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The euro erased gains against the dollar as Ireland’s parliament neared a vote on austerity measures that are required to qualify for an 85 billion-euro ($113 billion) aid package.
The Irish vote comes as European leaders continue to discuss how to contain the region’s debt crisis from spreading to other nations.
Ireland’s parliament will vote on its budget around 7 p.m. in Dublin. The budget must be passed for an 85 billion-euro aid package to go into effect. The government was forecast to win approval for austerity measures after independent lawmaker Michael Lowry said late yesterday he will support the budget.
Irish Finance Minister Brian Lenihan said in a speech to the Irish parliament in Dublin that there are “clear signs of hope” as the economy gathers strength.
“We’re getting near the Irish budget vote so we’re seeing a bit of profit-taking ahead of that,” said Kathy Lien, director of currency research at GFT Forex.
Luxembourg Prime Minister Jean-Claude Juncker said late yesterday after chairing the ministers’ meeting that his group would “do everything to secure the financial stability in the euro zone.”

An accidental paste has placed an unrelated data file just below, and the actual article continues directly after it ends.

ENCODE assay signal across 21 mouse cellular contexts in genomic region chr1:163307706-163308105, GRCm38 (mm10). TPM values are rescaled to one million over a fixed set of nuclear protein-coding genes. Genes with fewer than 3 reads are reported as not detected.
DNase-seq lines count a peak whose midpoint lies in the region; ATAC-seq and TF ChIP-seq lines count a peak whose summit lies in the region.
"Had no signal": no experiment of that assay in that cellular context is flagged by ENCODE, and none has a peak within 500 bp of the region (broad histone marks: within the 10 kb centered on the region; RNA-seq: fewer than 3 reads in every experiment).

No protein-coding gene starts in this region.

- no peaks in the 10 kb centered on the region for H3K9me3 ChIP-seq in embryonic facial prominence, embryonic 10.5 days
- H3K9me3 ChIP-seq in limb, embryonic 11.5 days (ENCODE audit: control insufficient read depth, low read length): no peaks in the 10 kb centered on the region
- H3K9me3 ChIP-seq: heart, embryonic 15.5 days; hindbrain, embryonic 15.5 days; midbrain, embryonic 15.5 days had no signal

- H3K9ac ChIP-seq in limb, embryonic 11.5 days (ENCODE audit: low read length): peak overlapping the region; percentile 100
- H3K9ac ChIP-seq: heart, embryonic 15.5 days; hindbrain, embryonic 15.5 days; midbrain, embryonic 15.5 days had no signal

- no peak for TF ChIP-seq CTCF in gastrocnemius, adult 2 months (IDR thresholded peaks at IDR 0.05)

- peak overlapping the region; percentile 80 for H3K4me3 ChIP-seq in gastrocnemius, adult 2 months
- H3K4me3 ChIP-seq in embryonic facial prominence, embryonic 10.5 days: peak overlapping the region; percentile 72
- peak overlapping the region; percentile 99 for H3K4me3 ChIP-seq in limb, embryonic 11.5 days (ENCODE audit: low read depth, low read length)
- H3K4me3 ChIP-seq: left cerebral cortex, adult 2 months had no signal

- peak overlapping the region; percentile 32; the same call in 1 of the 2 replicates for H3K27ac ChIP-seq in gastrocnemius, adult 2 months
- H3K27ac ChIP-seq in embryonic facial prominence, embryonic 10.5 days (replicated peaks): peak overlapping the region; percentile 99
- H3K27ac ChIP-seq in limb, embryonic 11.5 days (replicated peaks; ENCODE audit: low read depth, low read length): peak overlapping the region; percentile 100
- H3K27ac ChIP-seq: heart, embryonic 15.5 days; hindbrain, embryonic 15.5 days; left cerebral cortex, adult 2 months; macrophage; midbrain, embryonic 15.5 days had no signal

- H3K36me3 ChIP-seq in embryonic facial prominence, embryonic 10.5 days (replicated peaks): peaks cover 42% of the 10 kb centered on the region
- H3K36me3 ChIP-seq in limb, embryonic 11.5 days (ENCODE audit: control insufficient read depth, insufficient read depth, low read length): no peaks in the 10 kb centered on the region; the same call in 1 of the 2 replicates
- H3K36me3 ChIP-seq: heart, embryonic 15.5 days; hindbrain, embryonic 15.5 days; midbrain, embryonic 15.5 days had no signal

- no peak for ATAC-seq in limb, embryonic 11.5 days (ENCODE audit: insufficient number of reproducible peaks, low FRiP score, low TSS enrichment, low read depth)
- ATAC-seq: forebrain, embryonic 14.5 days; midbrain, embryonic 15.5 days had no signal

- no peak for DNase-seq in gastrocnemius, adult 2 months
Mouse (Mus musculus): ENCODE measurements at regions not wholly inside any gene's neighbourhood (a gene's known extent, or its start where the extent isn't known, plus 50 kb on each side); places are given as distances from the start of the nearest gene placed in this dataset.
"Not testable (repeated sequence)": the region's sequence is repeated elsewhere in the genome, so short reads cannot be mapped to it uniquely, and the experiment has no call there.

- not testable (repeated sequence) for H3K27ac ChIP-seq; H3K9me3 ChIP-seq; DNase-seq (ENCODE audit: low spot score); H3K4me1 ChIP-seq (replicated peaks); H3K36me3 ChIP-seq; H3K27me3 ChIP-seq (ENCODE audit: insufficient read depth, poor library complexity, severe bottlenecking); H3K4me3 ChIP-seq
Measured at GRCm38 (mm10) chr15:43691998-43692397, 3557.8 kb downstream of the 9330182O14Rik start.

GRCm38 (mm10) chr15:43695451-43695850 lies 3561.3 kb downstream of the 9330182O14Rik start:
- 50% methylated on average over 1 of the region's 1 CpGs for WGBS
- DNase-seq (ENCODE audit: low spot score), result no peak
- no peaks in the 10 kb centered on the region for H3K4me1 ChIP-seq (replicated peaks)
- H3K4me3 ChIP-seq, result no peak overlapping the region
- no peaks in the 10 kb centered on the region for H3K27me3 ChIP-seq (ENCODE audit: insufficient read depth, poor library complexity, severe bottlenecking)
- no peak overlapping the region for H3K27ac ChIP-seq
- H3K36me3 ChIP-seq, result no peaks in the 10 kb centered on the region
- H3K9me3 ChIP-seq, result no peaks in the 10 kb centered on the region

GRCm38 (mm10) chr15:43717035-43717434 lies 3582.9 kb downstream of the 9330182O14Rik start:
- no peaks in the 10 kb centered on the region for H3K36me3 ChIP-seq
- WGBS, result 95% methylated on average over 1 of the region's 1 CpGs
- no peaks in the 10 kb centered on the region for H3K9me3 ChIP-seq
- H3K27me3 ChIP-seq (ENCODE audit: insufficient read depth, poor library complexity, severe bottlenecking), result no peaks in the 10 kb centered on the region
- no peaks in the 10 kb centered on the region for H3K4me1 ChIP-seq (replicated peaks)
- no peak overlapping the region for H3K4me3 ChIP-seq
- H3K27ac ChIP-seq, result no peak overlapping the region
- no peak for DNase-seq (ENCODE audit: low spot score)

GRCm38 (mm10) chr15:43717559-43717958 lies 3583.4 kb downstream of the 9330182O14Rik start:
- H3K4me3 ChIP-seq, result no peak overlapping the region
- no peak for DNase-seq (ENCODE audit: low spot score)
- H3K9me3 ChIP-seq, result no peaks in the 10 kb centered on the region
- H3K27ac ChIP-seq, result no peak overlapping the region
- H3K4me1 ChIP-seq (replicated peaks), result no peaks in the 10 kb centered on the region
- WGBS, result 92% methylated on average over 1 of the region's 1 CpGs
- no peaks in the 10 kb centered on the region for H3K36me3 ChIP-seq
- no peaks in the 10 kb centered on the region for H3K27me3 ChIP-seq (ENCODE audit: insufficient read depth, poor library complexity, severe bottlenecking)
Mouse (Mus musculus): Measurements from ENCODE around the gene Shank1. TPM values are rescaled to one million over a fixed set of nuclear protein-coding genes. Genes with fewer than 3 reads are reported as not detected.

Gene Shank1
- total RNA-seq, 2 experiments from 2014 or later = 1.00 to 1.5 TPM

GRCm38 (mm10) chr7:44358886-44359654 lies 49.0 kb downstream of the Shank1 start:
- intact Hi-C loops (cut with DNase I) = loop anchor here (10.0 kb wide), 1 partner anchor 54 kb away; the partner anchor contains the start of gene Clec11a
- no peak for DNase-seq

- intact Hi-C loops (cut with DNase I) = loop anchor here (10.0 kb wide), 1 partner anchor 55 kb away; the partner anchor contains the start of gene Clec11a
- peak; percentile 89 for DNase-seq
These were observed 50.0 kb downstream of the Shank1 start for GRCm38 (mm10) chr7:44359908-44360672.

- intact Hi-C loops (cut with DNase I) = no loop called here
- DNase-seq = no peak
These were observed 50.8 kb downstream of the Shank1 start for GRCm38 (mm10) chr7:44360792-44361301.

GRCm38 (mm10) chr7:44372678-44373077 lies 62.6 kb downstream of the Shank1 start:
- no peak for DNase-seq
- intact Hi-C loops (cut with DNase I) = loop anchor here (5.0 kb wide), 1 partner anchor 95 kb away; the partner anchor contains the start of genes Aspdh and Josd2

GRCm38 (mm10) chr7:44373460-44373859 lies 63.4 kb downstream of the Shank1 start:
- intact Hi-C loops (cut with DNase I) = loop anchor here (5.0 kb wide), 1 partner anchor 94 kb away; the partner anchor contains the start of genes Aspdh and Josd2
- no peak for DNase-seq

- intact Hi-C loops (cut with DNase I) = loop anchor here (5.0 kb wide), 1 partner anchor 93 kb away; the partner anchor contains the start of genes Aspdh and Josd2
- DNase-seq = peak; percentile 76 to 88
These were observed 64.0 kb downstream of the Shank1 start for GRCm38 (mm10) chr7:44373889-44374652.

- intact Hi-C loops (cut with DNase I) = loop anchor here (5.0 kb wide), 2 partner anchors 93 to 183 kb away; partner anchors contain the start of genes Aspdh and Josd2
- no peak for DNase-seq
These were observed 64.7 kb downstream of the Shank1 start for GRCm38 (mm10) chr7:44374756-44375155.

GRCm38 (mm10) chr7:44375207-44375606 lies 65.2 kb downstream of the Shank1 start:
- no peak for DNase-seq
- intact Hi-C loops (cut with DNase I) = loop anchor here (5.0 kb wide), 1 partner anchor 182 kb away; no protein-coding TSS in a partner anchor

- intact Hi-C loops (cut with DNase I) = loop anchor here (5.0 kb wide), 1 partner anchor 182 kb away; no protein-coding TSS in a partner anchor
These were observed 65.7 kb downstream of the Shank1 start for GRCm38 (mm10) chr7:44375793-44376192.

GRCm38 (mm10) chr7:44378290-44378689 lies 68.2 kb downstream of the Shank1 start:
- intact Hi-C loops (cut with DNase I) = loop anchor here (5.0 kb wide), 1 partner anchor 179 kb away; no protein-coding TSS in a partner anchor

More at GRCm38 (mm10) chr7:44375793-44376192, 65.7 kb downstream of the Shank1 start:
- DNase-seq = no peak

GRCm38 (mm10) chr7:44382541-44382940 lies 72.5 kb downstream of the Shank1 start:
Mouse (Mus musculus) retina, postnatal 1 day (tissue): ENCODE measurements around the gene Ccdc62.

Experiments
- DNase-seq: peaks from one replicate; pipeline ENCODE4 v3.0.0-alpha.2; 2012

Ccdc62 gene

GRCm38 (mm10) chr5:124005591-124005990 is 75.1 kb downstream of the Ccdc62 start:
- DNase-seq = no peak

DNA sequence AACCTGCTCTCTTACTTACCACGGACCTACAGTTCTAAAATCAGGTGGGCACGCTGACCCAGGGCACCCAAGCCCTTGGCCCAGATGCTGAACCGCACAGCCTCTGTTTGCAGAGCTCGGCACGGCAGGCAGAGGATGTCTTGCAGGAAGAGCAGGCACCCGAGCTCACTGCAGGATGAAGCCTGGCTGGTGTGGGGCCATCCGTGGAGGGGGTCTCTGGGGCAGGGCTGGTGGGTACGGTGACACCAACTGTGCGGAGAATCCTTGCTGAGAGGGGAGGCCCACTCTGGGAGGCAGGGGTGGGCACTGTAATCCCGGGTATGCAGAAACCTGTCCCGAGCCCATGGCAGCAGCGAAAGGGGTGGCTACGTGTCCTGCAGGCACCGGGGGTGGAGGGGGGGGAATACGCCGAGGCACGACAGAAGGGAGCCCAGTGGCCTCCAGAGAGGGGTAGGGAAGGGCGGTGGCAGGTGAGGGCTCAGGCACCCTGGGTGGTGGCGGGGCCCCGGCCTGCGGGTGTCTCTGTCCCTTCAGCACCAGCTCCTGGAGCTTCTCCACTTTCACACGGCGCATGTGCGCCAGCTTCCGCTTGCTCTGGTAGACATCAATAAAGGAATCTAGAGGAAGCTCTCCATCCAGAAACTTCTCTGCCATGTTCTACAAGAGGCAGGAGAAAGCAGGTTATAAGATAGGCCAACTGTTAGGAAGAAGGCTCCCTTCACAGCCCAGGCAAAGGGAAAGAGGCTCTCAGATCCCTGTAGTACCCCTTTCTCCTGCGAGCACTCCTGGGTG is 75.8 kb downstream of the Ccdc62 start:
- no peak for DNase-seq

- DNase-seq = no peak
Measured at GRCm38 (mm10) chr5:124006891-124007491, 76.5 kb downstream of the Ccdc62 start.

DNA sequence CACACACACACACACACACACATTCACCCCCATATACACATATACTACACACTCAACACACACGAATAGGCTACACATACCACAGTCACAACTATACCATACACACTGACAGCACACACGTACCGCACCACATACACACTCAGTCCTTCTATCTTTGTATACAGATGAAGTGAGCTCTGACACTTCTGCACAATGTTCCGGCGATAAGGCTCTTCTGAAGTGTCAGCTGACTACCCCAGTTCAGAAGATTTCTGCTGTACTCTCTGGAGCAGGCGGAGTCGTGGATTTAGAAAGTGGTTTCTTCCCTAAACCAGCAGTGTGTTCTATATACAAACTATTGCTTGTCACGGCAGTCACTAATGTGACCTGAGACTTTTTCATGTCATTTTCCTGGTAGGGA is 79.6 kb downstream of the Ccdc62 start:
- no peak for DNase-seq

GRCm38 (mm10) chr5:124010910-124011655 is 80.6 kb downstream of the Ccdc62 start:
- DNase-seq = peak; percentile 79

The yen fell from a three-week high against the dollar after President Barack Obama broke a stalemate about extending middle-class tax cuts introduced by the administration of George W. Bush.
Obama said he would accept lower tax rates on high earners’ income, dividends, capital gains and multimillion dollar estates for the next two years in exchange for extending federal unemployment insurance. The current tax rates, enacted in 2001 and 2003, are set to increase Dec. 31.
"The increase in taxes may further widen the budget deficit", said Alan Ruskin at Deutsche Bank AG. “These kinds of agreements ultimately don’t support the idea of fiscal consolidation,” Ruskin said. “That’s a point of particular caution.”
Canada’s dollar dropped, erasing earlier gains, after the Bank of Canada held the benchmark interest rate steady at 1%. It said it will remain careful about future interest- rate increases as falling exports and Europe’s sovereign debt crisis hinder the economic recovery.
The pound rose against the dollar after U.K. manufacturing expanded twice as much as economists forecast in October and retail sales climbed, boosting demand for British assets.
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